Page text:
Hormone replacement therapy works by boosting oestrogen levels artificially. In turn it helps to tackle all of the symptoms listed above, as well as osteoporosis (the weakening of the bones), which is more common in post-menopausal women. HRT is usually taken for a few years, after which the doses are gradually reduced and treatment eventually ceased.

Types of HRT

There are many different types of HRT available, and the exact kind you are prescribed will depend upon your medical history, symptoms, and how advanced your menopause is.

Women who have had a hysterectomy (i.e. their womb has been removed) can safely take oestrogen on its own; women who still have their womb will have to take a combination of progesterone and oestrogen.

Cyclical HRT is recommended for women experiencing HRT but still having periods, while continuous combined HRT is recommended for post-menopausal women who are no longer having periods.

HRT treatments also come in a variety of preparations. You can take tablets, use patches that stick onto your skin, apply an oestrogen gel directly to your skin or vagina, or even have an implant fitted that gradually releases hormones into your bloodstream.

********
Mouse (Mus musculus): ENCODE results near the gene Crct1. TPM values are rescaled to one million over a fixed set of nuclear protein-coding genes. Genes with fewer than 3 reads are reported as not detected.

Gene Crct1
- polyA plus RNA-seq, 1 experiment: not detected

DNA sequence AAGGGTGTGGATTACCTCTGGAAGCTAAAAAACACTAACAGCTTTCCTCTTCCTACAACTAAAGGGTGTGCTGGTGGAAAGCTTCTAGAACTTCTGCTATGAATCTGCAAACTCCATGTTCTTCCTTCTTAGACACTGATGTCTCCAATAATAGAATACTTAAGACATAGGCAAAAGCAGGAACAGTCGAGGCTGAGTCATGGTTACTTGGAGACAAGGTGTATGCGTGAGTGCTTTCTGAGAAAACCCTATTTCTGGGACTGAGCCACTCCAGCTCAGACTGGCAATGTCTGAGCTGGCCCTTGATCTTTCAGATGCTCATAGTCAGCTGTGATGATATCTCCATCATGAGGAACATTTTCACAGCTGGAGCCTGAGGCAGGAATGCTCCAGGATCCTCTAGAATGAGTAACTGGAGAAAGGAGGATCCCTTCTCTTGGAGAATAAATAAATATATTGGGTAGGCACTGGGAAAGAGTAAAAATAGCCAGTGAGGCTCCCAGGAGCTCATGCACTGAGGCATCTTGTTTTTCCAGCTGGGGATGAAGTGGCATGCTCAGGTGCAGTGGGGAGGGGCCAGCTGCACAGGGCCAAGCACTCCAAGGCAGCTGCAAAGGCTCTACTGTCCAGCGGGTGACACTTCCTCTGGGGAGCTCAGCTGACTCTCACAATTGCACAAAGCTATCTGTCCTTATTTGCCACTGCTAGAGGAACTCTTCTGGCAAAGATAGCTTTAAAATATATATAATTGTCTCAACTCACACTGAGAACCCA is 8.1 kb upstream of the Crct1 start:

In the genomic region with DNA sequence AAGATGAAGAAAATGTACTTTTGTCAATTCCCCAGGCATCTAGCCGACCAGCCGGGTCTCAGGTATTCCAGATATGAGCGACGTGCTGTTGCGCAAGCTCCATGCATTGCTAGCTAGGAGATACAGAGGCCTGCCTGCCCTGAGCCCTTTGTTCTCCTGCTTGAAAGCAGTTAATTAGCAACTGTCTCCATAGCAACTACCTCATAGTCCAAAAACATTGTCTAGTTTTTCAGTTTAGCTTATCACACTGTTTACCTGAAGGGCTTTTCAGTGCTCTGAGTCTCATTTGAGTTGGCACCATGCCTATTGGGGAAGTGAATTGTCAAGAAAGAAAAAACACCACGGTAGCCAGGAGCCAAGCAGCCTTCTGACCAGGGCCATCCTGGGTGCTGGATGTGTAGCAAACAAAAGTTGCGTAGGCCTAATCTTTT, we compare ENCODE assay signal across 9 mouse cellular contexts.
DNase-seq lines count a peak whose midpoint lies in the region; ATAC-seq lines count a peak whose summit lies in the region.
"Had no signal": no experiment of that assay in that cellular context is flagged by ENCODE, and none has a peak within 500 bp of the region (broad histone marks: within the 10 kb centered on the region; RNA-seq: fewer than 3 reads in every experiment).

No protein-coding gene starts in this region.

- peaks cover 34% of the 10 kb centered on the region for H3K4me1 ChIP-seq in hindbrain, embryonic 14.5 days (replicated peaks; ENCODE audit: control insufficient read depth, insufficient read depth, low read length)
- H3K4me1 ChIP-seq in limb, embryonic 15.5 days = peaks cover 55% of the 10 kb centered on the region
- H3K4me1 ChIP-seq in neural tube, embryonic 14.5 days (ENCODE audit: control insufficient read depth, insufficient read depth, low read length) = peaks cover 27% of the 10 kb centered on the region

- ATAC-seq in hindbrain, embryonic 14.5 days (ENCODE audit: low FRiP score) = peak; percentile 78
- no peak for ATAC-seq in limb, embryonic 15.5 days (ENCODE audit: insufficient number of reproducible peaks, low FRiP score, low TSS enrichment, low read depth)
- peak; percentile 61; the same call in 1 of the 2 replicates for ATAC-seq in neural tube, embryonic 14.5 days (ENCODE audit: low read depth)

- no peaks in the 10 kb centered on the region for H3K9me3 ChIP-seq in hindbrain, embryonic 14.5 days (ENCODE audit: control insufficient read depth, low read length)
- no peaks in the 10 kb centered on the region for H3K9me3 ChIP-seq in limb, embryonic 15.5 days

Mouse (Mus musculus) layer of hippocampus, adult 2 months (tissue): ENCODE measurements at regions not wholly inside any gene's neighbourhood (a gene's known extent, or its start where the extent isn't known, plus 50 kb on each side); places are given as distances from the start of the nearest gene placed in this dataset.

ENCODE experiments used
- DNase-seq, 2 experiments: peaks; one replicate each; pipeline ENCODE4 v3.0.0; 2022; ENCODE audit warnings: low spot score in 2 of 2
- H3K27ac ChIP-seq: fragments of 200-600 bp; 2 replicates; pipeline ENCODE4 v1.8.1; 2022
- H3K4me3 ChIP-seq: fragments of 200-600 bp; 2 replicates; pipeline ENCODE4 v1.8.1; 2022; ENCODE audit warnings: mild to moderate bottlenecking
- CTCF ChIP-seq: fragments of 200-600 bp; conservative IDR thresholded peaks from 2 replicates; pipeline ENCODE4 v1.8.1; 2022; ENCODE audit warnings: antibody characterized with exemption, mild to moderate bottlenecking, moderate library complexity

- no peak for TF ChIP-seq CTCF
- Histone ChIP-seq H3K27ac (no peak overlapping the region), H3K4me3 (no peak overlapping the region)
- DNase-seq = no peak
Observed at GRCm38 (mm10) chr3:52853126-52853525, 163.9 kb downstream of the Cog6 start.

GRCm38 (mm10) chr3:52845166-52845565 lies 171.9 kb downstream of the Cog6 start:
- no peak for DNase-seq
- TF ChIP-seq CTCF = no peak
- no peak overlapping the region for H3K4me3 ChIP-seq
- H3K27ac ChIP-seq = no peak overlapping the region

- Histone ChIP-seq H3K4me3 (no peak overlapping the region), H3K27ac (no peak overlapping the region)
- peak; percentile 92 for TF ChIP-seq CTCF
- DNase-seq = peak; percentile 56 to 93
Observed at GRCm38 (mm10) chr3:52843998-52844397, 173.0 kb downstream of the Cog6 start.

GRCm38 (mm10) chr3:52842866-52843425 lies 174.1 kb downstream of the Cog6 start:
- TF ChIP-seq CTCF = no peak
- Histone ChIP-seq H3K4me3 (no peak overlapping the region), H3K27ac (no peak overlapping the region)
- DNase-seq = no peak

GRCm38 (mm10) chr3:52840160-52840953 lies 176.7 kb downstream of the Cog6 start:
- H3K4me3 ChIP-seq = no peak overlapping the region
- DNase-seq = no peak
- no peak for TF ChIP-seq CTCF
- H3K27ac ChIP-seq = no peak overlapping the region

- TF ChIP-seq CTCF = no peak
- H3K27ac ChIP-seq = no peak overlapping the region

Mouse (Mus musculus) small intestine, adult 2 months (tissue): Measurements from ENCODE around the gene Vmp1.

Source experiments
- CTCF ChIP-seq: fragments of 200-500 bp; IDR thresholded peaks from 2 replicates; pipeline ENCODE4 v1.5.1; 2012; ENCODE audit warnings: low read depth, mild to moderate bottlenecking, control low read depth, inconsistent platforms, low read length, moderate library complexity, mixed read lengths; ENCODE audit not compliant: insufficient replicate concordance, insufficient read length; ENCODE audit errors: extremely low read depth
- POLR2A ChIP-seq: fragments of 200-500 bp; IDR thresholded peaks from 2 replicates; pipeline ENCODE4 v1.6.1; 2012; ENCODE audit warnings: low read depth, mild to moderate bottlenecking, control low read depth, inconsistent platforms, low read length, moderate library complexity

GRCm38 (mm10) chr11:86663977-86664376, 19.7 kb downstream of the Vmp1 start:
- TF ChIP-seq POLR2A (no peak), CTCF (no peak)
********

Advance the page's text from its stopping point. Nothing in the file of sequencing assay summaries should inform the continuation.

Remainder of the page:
To find out more about HRT, or to obtain a safe prescription through The Online Clinic, click here.




by James Thomas, Saturday, 10 September 2016 | Categories: Womens Health

Emergency contraception is something that most sexually active heterosexual women end up using at least once in their life. No matter how well prepared we are, accidents happen; whether it’s a condom splitting or slipping off, a missed pill, or simply getting caught up in the heat of the moment.

The good news is that the morning after pill and the emergency IUD (coil) are now widely available in the UK from NHS centres, private clinics and high street pharmacies.

In a shocking turn of events, though, the most popular form of emergency contraception has been challenged by a new study, which claims that the morning after pill Levonelle is ineffective in women over a certain weight. Recent research by an American university has shown that emergency contraception containing levonorgestrel (the active ingredient in Levonelle) is less effective in women considered obese. More specifically, the amount of levonorgestrel in their bloodstream after taking the morning after pill was 50% lower than in women of a healthy weight.

The woman leading the study, Alison Edelman, spoke to Women’s Health about her findings, and discussed how doubling the dose of levonorgestrel for obese women seemed to be an effective solution to this problem. However, she felt she could not recommend this as an appropriate course of action until further research was carried out.